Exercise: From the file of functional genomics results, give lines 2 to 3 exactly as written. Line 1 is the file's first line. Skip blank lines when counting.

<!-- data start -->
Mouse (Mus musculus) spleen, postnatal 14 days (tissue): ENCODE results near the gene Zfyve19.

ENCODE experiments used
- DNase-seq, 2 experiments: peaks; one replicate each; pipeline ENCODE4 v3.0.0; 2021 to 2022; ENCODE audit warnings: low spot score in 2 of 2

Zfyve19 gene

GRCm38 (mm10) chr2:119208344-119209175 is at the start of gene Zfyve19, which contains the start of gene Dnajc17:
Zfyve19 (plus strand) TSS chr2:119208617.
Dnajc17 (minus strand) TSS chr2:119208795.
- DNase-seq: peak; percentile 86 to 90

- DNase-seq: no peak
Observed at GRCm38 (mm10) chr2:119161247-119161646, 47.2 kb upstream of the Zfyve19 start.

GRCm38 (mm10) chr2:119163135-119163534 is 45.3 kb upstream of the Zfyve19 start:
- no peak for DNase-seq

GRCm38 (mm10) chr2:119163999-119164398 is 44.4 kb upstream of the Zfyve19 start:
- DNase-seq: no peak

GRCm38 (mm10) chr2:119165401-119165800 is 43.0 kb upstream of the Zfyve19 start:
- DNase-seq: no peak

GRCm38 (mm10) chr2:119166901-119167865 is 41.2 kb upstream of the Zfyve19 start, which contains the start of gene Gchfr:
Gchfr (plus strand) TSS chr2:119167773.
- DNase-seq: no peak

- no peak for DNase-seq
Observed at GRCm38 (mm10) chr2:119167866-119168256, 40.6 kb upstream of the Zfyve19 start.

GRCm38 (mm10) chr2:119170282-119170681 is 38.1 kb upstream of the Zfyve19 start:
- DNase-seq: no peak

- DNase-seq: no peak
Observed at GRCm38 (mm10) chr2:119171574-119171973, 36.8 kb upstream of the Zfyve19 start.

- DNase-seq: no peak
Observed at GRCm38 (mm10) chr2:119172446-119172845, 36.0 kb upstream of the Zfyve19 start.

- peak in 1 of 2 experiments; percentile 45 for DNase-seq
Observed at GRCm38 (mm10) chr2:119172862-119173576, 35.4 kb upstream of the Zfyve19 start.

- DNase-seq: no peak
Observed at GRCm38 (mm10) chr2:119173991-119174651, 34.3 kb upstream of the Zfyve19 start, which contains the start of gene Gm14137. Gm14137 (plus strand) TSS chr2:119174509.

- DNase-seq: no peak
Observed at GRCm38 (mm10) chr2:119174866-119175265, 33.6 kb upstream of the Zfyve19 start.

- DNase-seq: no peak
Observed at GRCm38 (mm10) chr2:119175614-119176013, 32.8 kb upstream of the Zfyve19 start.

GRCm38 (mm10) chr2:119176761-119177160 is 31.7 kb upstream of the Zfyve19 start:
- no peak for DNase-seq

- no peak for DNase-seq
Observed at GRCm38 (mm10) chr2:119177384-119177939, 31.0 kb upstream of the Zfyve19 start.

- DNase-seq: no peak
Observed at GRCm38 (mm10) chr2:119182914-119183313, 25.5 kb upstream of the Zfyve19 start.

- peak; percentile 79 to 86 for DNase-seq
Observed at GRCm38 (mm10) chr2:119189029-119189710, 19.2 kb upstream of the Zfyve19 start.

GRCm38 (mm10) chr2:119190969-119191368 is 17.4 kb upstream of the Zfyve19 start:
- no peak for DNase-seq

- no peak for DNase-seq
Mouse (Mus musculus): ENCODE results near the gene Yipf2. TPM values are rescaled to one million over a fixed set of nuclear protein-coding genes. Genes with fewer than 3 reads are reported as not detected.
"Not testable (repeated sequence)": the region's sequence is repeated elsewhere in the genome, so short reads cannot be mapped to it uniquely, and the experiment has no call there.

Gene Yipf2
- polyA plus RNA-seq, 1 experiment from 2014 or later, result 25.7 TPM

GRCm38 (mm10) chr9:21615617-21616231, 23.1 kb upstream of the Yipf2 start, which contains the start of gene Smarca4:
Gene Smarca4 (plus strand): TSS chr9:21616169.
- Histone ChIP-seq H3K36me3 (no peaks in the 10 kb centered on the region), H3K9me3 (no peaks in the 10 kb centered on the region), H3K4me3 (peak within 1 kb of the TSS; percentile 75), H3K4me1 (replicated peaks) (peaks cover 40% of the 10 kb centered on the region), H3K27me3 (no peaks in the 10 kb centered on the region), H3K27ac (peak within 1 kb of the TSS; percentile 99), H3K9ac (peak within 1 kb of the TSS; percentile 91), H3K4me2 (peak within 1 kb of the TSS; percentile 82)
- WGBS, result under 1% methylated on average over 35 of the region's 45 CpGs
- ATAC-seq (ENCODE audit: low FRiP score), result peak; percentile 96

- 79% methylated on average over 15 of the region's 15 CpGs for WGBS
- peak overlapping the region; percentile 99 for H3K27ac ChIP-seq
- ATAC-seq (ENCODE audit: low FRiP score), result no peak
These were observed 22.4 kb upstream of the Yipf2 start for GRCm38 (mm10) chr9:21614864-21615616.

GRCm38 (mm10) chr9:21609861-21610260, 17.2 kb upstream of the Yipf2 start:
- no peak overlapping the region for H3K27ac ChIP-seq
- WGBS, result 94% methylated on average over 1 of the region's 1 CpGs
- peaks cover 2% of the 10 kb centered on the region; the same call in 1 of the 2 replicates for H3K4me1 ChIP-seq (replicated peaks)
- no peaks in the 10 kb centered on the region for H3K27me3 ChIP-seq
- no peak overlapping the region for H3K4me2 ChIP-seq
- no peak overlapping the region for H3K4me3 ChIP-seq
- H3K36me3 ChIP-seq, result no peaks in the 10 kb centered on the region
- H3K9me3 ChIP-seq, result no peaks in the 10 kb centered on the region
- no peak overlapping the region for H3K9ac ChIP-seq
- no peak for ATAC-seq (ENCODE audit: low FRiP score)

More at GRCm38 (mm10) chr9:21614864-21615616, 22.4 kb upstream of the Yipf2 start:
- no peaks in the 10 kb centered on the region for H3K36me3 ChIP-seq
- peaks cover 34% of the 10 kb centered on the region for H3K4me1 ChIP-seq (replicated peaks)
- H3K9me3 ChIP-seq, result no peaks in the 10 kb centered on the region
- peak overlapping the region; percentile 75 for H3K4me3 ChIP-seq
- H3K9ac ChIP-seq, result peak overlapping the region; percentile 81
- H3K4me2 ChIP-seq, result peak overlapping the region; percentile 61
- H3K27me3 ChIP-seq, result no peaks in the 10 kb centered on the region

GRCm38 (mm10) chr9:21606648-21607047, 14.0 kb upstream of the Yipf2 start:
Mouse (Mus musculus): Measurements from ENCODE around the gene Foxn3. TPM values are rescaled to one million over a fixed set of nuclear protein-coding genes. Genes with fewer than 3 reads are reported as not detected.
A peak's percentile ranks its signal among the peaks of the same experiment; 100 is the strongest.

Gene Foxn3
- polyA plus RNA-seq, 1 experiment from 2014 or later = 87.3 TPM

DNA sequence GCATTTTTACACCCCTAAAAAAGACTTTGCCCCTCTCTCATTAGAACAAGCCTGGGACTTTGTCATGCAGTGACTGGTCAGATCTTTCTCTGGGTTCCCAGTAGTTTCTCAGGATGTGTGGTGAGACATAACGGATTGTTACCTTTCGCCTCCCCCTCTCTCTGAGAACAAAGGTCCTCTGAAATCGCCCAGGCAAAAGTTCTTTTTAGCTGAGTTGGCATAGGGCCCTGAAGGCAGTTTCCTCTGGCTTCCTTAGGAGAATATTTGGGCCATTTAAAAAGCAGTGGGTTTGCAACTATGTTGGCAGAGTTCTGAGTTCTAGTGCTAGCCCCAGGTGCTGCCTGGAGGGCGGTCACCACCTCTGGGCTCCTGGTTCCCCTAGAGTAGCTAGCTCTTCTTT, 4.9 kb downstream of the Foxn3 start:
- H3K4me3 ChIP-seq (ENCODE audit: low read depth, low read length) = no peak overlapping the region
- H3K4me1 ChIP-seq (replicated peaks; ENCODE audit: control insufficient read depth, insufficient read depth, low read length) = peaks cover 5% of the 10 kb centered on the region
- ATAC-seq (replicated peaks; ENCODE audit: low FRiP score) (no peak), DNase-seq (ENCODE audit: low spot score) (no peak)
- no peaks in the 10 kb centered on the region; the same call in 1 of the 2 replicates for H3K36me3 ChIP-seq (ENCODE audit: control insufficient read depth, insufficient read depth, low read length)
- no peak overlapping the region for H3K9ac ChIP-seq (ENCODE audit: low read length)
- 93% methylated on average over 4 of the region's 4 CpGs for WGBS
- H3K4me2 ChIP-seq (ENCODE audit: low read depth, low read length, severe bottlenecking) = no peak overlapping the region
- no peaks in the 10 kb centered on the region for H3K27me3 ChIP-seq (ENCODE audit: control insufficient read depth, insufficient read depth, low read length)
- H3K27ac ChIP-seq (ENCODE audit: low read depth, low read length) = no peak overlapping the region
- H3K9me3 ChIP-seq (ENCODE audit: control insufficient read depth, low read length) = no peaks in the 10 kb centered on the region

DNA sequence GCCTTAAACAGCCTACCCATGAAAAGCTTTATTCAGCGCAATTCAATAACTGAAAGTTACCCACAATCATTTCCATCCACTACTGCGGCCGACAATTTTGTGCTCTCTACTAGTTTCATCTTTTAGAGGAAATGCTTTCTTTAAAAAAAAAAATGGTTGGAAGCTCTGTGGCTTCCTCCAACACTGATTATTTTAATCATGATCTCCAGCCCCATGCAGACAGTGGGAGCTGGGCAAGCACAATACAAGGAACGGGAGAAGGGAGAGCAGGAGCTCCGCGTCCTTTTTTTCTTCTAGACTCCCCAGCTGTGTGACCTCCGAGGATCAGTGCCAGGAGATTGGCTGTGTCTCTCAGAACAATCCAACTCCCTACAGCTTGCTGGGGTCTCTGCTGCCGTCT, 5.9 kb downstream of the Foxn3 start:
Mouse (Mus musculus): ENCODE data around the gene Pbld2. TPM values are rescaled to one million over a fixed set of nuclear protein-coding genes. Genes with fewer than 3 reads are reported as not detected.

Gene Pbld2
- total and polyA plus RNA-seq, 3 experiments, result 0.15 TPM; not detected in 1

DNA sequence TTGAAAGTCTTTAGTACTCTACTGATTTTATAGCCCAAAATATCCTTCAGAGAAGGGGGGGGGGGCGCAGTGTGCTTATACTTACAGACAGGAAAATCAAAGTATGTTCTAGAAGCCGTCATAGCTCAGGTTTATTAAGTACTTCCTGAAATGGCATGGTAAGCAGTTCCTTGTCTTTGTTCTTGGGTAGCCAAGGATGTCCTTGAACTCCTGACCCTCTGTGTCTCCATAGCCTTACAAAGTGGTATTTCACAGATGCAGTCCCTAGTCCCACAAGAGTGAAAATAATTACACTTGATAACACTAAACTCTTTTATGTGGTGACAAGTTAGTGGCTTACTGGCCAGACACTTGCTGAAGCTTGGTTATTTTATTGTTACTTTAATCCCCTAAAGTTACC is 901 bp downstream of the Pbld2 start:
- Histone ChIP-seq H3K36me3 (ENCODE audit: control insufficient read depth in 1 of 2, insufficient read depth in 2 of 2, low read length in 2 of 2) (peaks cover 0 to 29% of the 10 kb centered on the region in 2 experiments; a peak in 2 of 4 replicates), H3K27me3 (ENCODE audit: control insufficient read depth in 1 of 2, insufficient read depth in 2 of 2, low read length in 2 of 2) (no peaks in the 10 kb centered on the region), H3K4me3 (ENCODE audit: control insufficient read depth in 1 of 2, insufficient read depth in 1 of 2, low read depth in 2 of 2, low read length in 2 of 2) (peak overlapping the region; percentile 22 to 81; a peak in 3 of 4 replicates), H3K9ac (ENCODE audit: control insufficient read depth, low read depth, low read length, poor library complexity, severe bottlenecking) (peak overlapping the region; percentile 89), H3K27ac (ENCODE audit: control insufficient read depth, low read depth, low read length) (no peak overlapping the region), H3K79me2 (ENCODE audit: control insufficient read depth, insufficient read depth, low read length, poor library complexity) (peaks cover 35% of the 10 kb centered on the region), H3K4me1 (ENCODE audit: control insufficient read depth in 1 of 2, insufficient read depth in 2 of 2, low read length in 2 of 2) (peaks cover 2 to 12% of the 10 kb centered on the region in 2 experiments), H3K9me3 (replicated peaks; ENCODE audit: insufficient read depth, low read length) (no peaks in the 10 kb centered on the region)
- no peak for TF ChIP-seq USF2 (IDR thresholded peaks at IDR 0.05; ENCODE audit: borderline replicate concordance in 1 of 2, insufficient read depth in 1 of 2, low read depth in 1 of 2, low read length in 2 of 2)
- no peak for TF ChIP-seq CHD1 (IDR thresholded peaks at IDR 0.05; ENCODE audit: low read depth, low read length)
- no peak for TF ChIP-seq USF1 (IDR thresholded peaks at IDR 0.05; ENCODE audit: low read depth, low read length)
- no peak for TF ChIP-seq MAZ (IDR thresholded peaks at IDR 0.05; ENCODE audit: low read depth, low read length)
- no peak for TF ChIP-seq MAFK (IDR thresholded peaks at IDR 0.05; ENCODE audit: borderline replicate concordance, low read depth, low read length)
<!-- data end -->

ENCODE experiments used
- DNase-seq, 2 experiments: peaks; one replicate each; pipeline ENCODE4 v3.0.0; 2021 to 2022; ENCODE audit warnings: low spot score in 2 of 2